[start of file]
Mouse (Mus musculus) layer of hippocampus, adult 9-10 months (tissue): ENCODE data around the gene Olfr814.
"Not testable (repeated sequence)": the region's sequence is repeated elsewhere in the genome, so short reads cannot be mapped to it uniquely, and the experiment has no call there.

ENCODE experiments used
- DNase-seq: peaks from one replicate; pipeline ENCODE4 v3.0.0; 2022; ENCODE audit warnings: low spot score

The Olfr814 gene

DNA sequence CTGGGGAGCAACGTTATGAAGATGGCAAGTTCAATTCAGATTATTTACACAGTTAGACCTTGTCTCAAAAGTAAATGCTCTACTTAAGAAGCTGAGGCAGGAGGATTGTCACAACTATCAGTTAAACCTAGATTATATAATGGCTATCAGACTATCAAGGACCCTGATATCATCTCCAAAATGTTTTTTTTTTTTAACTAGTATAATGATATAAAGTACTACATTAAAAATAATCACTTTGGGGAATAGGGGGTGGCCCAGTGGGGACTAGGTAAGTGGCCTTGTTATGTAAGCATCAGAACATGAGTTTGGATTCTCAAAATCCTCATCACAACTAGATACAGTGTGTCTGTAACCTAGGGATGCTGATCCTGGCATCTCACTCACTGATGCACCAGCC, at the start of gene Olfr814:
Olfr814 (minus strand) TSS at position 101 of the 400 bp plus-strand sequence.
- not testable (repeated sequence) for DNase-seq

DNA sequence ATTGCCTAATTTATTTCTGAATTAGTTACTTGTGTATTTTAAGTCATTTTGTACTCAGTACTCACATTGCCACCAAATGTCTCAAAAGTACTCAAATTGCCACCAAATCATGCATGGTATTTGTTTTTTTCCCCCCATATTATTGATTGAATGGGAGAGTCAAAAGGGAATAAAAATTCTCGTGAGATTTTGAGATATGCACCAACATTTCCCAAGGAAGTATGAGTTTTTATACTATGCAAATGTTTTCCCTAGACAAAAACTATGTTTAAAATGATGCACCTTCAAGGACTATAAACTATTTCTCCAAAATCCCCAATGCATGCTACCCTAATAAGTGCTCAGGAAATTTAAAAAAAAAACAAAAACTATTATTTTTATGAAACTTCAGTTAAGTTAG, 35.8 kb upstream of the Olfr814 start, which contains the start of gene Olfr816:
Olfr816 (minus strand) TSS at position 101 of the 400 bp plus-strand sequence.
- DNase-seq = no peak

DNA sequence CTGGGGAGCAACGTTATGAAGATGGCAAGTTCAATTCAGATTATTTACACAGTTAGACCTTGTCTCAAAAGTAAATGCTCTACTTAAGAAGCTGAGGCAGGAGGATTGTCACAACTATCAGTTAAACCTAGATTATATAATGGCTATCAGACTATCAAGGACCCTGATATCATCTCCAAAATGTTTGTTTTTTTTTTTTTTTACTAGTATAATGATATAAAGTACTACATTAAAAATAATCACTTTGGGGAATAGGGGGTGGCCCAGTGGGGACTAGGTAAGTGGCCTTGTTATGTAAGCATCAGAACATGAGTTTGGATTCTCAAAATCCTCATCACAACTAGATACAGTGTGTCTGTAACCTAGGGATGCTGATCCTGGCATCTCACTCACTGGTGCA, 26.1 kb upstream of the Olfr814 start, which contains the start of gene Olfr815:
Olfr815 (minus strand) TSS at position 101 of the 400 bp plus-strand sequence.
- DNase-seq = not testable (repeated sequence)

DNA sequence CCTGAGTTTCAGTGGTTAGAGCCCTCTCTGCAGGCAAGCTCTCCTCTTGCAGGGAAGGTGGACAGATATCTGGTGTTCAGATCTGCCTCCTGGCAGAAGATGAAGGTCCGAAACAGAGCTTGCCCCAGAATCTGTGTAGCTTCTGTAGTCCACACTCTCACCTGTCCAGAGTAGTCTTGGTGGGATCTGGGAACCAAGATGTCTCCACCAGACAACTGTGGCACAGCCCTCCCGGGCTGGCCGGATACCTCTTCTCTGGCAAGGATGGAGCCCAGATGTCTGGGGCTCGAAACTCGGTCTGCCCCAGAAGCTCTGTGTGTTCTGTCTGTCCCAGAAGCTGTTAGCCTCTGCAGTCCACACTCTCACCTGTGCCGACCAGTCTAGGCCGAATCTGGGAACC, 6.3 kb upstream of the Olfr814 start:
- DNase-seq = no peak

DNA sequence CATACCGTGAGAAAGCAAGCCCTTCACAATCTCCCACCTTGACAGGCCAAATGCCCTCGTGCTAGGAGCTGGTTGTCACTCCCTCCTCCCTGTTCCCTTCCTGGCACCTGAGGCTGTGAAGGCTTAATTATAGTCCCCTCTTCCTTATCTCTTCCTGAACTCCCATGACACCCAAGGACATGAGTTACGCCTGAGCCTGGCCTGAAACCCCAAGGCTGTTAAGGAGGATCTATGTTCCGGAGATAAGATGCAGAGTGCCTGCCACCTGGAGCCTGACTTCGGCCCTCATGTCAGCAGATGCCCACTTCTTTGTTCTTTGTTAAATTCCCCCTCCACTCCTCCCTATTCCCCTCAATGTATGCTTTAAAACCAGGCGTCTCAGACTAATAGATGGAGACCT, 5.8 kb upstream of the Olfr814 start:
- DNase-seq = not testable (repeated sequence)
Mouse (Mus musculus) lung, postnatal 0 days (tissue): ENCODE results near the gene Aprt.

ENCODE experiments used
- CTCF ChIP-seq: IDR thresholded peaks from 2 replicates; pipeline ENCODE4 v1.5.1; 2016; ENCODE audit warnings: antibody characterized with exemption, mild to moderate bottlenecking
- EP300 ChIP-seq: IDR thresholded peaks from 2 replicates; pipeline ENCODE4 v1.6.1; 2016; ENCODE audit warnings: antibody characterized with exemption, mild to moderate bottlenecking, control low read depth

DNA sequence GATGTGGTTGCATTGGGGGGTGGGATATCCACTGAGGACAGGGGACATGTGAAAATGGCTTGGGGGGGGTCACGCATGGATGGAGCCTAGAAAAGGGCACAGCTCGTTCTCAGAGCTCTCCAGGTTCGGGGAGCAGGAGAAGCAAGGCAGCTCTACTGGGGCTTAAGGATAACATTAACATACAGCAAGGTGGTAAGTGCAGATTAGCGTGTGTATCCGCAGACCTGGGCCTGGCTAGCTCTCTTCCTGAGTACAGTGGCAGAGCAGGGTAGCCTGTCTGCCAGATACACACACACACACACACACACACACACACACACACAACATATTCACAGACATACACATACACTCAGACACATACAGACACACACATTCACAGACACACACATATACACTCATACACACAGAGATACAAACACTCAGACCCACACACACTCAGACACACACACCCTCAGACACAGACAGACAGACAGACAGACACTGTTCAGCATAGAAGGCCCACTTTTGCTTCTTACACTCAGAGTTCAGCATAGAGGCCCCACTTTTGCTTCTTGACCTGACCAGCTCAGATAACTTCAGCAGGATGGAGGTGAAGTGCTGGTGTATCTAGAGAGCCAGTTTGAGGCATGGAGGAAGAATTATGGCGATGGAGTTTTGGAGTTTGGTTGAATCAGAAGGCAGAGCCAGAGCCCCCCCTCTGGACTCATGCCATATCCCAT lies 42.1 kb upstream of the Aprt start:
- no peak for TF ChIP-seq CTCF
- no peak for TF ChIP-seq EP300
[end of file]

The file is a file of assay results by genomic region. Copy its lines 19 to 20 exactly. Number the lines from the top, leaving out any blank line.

Mouse (Mus musculus) lung, postnatal 0 days (tissue): ENCODE results near the gene Aprt.

ENCODE experiments used